Monday, March 08, 2010

Nursing home residents often sign away rights to sue

Nursing home residents often sign away rights to sue

Many seniors entering nursing homes in Massachusetts are unwittingly signing away their rights to sue the facilities in the event of neglect or bad medical care, and officials in Washington are seeking to ban what they see as a “hidden” practice.

The seniors are being urged to sign contracts that put disputes in the hands of arbitrators. Advocates say vulnerable elderly patients fail to realize they are giving up their rights to bring cases of slipshod treatment before a judge and jury.

“It gives the nursing home carte blanche to abuse these elderly people because they won’t have to answer to it” in court, said Marlene Owens of South Easton, who successfully challenged an arbitration agreement signed by her “delusional” elderly stepfather in 2003.

She is now suing his former nursing home over bad care.

The Boston Sunday Herald reported yesterday that nearly 40 percent of the state’s nursing homes performed significantly below average, according to annual inspections, and that numerous residents suffer abuse and neglect or receive shoddy care. The Bay State nursing home population is about 45,000.

With nursing homes here and nationwide pressing residents to sign the arbitration agreements - often tucked away in thick and complex admission packages - lawmakers including U.S. Rep. Barney Frank (D-Newton) are weighing federal action.

Family members and residents are emotional at admission time and overwhelmed by paperwork, said Janet Wells, director of public policy at the National Citizens’ Coalition for Nursing Home Reform. “They may not be aware the agreement is there. They may feel they don’t have a choice but to agree,” Wells said.

Studies show nursing home arbitration dramatically reduces payouts in cases where seniors have been wronged. The average nursing home claim amount in the United States shrank from $261,000 in 1998 to an estimated $116,000 in 2008, during a period when tort reform and arbitration increased, according to a 2009 Aon Corp. The average payment in arbitrated cases was $91,000, compared to $138,000 in nonarbitrated cases, about 35 percent less.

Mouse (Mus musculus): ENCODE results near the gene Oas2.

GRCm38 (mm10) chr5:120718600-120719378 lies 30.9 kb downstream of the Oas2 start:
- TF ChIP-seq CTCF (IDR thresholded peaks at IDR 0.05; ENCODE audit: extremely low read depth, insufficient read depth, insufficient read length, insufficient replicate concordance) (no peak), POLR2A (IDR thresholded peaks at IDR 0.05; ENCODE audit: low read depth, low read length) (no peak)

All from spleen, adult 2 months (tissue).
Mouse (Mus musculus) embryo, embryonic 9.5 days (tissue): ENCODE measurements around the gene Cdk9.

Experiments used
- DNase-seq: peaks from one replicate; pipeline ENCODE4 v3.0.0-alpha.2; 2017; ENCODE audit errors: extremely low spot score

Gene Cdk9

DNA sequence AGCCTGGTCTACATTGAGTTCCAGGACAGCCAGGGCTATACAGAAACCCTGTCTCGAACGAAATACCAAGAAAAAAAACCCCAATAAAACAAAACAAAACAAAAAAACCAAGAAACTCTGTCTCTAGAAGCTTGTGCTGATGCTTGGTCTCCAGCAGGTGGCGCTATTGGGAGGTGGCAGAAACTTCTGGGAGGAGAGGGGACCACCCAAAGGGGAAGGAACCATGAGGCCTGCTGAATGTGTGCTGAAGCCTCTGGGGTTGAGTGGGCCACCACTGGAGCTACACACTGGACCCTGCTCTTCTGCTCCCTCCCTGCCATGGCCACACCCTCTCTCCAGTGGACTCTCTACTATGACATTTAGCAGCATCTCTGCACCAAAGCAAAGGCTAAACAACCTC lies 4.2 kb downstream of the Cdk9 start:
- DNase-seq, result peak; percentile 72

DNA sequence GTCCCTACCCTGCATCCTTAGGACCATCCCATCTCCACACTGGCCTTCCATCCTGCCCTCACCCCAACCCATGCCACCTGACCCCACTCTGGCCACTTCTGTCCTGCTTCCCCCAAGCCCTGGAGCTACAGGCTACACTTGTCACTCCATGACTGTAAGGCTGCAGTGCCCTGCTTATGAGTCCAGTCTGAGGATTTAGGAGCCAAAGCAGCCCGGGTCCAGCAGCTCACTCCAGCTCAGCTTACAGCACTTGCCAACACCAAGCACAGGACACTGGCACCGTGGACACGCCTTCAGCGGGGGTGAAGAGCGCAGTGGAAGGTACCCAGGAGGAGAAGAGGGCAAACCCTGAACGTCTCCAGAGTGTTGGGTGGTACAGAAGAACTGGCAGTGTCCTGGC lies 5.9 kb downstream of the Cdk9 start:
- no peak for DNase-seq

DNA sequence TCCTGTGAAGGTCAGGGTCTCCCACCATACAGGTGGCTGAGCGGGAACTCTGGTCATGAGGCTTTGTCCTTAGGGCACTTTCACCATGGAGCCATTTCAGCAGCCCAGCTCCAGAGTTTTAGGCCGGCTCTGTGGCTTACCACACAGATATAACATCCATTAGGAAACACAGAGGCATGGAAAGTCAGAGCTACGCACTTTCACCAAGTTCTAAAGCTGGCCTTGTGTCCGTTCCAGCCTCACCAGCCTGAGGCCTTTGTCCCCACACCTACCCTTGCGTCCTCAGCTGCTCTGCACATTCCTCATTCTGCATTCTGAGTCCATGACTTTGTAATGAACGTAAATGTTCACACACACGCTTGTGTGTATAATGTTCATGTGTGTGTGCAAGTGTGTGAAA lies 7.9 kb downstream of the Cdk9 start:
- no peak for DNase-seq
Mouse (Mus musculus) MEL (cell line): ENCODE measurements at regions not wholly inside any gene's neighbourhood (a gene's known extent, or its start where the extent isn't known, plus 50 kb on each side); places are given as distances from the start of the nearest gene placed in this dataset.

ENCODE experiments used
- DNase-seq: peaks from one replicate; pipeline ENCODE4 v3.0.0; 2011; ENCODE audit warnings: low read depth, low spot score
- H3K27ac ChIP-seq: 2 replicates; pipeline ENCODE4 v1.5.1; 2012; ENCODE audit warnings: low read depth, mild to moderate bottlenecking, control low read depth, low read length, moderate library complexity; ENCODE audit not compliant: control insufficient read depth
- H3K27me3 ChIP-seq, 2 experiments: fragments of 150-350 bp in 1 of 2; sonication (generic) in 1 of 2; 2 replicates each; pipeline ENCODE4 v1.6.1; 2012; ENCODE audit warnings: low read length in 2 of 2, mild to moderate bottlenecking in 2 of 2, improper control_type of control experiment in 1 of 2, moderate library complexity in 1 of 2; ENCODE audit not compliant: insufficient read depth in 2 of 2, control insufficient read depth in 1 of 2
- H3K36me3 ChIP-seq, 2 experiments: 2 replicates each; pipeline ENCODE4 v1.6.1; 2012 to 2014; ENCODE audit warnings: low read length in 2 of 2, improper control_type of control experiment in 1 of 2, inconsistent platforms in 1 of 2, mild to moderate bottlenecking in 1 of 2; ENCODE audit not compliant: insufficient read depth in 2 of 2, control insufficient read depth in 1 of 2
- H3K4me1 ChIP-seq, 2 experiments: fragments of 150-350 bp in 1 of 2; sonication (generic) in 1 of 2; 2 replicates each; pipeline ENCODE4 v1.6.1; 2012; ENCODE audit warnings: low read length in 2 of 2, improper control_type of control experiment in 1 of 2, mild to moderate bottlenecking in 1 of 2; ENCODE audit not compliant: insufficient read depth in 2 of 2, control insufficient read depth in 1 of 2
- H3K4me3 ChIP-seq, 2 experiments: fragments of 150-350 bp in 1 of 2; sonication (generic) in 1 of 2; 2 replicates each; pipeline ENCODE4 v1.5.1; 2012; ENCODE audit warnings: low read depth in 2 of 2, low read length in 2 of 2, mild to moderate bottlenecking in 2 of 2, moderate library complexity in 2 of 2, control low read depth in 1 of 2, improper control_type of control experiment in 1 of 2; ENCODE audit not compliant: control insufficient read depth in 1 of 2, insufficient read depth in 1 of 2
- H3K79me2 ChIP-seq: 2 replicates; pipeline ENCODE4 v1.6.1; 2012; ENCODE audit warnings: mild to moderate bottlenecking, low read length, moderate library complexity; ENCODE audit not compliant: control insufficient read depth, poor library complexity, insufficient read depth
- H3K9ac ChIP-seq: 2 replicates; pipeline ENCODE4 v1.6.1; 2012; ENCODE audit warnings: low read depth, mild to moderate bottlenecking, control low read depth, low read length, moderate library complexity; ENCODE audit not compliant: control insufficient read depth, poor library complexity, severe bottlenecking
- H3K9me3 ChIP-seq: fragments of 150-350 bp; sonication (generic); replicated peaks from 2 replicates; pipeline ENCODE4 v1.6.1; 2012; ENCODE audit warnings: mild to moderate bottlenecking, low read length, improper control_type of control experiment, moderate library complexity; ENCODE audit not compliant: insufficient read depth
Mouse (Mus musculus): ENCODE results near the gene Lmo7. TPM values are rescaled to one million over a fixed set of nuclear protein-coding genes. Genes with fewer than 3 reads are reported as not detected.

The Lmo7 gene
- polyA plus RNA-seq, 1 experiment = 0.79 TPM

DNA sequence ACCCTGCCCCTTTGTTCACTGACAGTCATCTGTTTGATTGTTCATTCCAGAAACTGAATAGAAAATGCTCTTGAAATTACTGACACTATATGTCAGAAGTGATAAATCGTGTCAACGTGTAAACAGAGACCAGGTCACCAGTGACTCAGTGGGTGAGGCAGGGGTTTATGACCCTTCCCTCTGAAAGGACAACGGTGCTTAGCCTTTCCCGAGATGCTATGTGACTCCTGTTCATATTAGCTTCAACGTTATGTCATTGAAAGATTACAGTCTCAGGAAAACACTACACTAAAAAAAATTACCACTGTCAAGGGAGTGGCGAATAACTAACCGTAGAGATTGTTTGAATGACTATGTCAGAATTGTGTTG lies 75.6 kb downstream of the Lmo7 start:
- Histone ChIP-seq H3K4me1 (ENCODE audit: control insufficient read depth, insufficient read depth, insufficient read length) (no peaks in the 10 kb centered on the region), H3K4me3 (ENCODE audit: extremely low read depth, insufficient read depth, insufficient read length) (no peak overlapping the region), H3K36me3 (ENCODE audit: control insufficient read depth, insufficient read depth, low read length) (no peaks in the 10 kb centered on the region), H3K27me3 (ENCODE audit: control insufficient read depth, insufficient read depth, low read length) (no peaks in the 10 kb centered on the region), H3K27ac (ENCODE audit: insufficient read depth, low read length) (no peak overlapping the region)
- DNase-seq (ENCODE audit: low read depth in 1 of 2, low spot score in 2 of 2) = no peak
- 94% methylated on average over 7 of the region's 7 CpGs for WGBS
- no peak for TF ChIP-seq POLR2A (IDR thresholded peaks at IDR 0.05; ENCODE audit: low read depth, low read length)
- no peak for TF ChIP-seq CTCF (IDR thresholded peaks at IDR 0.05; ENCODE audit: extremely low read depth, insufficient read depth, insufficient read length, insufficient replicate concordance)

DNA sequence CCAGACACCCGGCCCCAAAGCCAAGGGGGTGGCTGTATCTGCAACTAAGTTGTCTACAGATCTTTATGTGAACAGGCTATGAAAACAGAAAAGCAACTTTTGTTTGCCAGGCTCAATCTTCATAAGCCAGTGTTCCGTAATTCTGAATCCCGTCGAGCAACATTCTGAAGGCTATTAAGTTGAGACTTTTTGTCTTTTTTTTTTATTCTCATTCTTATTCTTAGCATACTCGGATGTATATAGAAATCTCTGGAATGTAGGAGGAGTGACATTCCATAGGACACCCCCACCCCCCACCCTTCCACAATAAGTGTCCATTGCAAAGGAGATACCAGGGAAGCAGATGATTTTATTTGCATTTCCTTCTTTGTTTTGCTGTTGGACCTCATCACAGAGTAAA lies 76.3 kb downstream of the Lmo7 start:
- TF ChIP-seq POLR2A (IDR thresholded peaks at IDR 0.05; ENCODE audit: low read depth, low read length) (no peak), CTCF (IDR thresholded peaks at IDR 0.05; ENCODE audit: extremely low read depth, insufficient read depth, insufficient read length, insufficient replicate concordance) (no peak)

Frank, who supports federal legislation to ban the agreements in nursing homes, said they have no place in the elder-care facilities.“With older people you ought to be especially careful. This principle is a bad one,” said Frank. He said that though arbitration can be a good way to handle disputes, it should be a choice.
“You shouldn’t have to sign one in advance in these one-sided contracts,” he said.

Frank and U.S. Rep. William Delahunt (D-Quincy) are among 28 sponsors of the legislation, which was filed by California Rep. Linda Sanchez. It is pending in front of a House subcommitee.

The nursing home industry has mobilized against the bill.

Arlene Germain, president of Massachusetts Advocates for Nursing Home Reform, said the agreements capitalize on vulnerable seniors. “They should not lose the ability to hold nursing homes accountable in the event of abuse or neglect by signing away their constitutional right to have their cases heard by a judge and jury,” she said.

Take care to read the fine print, do research when choosing Nursing Home

Take care to read the fine print, do research

Quincy attorney Bernard J. Hamill, who represents victims of nursing home abuse, says family members placing loved ones in the homes should be mindful of their rights and do diligent research.

Read the fine print: Hamill said predispute arbitration agreements, which bar a resident from suing the nursing home, should not be a requirement for admission. He advises against signing such agreements without first talking to an attorney.

“You do not have to sign it. It’s negotiable,” Hamill said.

Stay a while: Hamill recommends eating a meal in the prospective nursing home, taking note of how many of the residents are dressed and up for meals and what activities are available, and talking to nursing assistants and staff.

Check the report card: Massachusetts nursing homes are inspected each year and a report card of the results are online at The overall information available online is limited.

The federal government runs the Five-Star rating Web site, which allows consumers to compare nursing homes to each other and see how they rate overall and on inspections, staffing and quality of care

Article by By Jessica Fargen
Monday, March 8, 2010
Boston Herald